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Manitoba Gay and Lesbian Archives: Homophobic Violence

Homophobic Violence

Bathhouse culture became more prominent in the gay community with the opening of The Office Sauna Bath at 1060 Main Street in 1972. The Office featured six rooms, 15 lockers, a sauna and a movie room. The Hill remained a prominent place for gay cruising, however, violence became more severe and frequent in the late 1970s as the location became a publicly known area. In an effort to curb these actions, the Tory government ordered the installation of traffic gates around the Legislative Building.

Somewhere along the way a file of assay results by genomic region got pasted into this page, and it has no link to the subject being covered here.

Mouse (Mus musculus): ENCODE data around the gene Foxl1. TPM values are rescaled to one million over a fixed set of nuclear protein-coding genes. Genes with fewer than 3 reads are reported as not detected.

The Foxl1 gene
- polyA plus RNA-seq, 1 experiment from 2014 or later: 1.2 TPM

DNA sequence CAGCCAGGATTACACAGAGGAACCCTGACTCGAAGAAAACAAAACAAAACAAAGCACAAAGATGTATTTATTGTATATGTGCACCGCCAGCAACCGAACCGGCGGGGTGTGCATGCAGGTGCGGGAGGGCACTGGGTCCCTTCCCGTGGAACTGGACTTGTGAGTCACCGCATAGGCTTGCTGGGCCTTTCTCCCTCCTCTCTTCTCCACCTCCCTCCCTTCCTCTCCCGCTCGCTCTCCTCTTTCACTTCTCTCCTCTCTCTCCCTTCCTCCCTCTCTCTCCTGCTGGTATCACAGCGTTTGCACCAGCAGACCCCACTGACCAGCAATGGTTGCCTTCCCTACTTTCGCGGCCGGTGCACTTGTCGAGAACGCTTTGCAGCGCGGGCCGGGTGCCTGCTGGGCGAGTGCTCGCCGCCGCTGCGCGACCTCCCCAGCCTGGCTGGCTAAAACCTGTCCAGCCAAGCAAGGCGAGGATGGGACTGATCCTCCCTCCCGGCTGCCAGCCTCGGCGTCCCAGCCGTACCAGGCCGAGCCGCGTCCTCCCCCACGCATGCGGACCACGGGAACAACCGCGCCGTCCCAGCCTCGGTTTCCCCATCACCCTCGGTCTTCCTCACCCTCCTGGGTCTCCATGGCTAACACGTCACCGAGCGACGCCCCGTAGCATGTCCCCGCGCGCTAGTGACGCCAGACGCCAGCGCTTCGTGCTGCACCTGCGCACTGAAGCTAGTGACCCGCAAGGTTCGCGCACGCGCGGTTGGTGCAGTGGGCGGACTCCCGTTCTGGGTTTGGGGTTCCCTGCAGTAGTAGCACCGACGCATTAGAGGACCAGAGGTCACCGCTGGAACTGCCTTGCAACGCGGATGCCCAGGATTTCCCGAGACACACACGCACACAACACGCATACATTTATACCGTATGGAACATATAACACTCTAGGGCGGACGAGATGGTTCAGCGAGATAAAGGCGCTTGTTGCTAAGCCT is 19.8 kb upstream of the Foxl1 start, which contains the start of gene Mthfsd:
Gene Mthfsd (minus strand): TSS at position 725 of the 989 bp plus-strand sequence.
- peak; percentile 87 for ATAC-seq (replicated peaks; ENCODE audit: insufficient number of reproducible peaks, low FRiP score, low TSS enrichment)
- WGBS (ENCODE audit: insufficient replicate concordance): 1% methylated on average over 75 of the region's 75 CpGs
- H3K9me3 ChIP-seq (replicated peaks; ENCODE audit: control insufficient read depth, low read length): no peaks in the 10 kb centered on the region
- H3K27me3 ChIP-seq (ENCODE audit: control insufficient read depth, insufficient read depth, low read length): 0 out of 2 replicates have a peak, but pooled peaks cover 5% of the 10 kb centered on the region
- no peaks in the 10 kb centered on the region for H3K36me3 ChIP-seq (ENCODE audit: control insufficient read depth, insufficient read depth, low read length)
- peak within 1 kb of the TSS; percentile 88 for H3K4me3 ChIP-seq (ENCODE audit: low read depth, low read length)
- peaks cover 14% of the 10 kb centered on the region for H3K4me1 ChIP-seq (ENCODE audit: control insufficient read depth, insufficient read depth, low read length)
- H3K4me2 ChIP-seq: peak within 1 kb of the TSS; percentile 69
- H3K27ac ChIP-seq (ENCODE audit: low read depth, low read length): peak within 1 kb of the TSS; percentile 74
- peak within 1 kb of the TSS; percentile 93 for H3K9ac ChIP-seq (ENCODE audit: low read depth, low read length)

Cover of Homophobic Assault: A Study of Anti-Gay Violence

On September 13, 1978, thirty-one-year-old Peter Petkaw was found unconscious on the bank of the Assiniboine River with a broken skull, leg and six fractured ribs. Thirteen days later he was pronounced dead in the hospital having succumbed to his injuries. The following six months of various community meetings, protests, and public memorials demanding justice and an end to violence against gays was met by the eighteen-year-old John Usher receiving a life sentence in prison on February 23, 1979 for the murder of Petkaw. On June 30, 1991, forty-eight-year-old Gordon Kuhtey was murdered on the Hill. Four men in their twenties who held neo-fascist beliefs were arrested and charged for Kuhtey’s murder some five years after the incident. Multiple attempts by the gay community to erect a memorial to the victims of homophobic violence on the legislative grounds were rejected by city council. The history of the gay community in Winnipeg consists of many other accounts of violence and the victimization.
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